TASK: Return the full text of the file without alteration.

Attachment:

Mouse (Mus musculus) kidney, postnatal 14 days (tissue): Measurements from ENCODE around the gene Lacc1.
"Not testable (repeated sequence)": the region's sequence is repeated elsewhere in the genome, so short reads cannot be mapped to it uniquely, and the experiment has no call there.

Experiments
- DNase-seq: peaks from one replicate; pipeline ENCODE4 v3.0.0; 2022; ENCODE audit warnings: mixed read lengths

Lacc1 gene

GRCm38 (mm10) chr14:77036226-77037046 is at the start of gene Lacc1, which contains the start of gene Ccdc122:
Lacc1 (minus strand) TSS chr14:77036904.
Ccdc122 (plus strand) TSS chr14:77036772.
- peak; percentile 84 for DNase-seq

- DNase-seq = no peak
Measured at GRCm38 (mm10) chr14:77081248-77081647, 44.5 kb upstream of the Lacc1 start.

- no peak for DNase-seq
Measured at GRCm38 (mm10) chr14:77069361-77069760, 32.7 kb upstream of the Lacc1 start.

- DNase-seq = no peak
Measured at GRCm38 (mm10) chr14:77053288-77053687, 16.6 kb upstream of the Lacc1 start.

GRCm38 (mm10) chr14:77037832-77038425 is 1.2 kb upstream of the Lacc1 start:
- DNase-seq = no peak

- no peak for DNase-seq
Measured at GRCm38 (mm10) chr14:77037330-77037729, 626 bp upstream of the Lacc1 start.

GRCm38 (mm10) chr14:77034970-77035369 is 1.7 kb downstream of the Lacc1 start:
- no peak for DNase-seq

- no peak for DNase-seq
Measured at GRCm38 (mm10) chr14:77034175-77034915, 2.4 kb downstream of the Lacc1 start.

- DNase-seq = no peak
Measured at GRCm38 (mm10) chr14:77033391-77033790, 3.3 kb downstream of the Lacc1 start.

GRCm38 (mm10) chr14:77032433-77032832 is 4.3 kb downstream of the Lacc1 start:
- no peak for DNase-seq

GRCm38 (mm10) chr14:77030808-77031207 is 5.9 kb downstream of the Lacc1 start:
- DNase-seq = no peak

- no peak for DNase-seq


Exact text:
Mouse (Mus musculus) kidney, postnatal 14 days (tissue): Measurements from ENCODE around the gene Lacc1.
"Not testable (repeated sequence)": the region's sequence is repeated elsewhere in the genome, so short reads cannot be mapped to it uniquely, and the experiment has no call there.

Experiments
- DNase-seq: peaks from one replicate; pipeline ENCODE4 v3.0.0; 2022; ENCODE audit warnings: mixed read lengths

Lacc1 gene

GRCm38 (mm10) chr14:77036226-77037046 is at the start of gene Lacc1, which contains the start of gene Ccdc122:
Lacc1 (minus strand) TSS chr14:77036904.
Ccdc122 (plus strand) TSS chr14:77036772.
- peak; percentile 84 for DNase-seq

- DNase-seq = no peak
Measured at GRCm38 (mm10) chr14:77081248-77081647, 44.5 kb upstream of the Lacc1 start.

- no peak for DNase-seq
Measured at GRCm38 (mm10) chr14:77069361-77069760, 32.7 kb upstream of the Lacc1 start.

- DNase-seq = no peak
Measured at GRCm38 (mm10) chr14:77053288-77053687, 16.6 kb upstream of the Lacc1 start.

GRCm38 (mm10) chr14:77037832-77038425 is 1.2 kb upstream of the Lacc1 start:
- DNase-seq = no peak

- no peak for DNase-seq
Measured at GRCm38 (mm10) chr14:77037330-77037729, 626 bp upstream of the Lacc1 start.

GRCm38 (mm10) chr14:77034970-77035369 is 1.7 kb downstream of the Lacc1 start:
- no peak for DNase-seq

- no peak for DNase-seq
Measured at GRCm38 (mm10) chr14:77034175-77034915, 2.4 kb downstream of the Lacc1 start.

- DNase-seq = no peak
Measured at GRCm38 (mm10) chr14:77033391-77033790, 3.3 kb downstream of the Lacc1 start.

GRCm38 (mm10) chr14:77032433-77032832 is 4.3 kb downstream of the Lacc1 start:
- no peak for DNase-seq

GRCm38 (mm10) chr14:77030808-77031207 is 5.9 kb downstream of the Lacc1 start:
- DNase-seq = no peak

- no peak for DNase-seq